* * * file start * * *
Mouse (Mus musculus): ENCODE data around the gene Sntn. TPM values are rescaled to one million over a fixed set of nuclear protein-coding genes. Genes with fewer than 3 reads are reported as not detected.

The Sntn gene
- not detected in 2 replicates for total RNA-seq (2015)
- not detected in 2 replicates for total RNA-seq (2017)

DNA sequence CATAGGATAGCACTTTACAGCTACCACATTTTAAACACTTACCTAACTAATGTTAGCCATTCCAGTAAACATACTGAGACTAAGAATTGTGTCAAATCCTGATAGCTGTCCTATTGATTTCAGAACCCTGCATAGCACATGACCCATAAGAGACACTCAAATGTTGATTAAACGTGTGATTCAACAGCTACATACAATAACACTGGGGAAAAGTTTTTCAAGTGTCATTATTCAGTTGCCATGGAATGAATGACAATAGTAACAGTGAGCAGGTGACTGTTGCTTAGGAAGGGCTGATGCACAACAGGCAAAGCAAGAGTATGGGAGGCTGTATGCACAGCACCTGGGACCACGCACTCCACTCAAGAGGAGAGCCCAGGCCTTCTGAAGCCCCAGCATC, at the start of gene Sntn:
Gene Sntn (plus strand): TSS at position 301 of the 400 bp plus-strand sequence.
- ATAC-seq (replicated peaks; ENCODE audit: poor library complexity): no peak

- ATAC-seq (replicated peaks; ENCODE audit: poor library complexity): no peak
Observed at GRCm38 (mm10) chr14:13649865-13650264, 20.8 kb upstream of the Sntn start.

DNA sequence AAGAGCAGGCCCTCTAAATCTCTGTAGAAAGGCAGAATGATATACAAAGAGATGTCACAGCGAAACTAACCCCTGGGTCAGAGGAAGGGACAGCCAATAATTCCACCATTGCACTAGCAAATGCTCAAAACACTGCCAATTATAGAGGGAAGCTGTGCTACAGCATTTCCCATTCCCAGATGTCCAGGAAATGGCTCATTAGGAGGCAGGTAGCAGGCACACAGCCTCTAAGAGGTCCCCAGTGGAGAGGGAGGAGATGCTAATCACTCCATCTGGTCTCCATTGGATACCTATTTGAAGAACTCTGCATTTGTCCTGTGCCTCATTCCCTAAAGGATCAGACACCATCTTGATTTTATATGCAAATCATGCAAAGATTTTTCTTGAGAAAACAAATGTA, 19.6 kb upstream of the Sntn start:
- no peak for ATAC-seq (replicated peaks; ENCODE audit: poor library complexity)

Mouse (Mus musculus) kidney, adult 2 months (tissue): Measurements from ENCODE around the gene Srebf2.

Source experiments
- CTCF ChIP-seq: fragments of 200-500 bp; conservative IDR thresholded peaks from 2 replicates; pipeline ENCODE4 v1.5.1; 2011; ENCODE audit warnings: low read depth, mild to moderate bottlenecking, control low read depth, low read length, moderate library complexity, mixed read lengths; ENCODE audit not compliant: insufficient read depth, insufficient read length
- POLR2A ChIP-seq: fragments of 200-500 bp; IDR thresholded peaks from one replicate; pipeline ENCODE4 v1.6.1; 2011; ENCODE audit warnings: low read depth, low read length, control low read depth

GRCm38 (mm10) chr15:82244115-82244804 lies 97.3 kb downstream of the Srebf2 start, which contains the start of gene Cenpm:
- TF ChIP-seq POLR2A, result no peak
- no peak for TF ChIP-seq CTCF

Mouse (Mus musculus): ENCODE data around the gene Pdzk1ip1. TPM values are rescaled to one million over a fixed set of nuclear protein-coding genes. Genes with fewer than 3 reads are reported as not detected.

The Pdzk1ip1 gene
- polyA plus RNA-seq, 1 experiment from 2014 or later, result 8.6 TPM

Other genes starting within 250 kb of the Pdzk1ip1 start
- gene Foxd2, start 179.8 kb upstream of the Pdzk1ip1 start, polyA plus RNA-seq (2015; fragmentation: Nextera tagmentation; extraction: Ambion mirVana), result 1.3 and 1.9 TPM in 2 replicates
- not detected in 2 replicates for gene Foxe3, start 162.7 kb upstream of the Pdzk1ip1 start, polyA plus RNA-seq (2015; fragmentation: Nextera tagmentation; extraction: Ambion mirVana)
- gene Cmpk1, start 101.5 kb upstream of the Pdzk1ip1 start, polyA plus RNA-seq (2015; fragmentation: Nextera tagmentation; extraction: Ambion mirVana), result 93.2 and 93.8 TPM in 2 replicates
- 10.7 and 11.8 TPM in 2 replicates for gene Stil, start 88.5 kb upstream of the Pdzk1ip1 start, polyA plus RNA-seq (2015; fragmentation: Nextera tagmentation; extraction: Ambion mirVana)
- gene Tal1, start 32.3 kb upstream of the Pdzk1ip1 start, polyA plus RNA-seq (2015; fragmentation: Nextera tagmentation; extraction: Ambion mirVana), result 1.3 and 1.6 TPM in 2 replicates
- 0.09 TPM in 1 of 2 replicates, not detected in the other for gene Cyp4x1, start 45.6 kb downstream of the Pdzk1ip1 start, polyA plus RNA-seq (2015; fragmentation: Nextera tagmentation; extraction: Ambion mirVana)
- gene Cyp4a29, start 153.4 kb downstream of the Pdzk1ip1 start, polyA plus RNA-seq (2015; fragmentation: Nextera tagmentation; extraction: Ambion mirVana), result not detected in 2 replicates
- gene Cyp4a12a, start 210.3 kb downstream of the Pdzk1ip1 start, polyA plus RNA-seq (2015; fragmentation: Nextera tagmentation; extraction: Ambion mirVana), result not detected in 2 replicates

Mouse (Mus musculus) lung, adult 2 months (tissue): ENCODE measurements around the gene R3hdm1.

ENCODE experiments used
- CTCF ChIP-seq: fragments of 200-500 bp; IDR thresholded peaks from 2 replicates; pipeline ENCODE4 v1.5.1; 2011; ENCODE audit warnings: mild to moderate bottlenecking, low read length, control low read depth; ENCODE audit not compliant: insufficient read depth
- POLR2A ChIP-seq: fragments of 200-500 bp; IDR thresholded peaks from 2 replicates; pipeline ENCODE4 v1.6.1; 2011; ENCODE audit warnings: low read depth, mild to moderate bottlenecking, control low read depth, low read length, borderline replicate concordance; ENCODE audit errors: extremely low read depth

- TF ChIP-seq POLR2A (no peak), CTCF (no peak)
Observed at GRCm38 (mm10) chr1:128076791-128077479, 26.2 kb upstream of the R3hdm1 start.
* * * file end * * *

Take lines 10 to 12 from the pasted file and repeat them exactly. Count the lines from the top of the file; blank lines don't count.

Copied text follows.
DNA sequence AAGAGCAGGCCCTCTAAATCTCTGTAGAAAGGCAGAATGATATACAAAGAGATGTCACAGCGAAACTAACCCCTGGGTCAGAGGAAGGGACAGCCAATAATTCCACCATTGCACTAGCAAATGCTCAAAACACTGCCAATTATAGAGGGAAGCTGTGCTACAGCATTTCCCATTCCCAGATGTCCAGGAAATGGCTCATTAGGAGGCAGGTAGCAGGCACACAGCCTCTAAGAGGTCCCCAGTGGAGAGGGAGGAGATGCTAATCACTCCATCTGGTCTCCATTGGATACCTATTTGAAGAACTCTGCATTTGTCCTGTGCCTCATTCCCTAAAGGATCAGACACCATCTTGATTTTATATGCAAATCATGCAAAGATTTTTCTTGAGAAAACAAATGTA, 19.6 kb upstream of the Sntn start:
- no peak for ATAC-seq (replicated peaks; ENCODE audit: poor library complexity)

Mouse (Mus musculus) kidney, adult 2 months (tissue): Measurements from ENCODE around the gene Srebf2.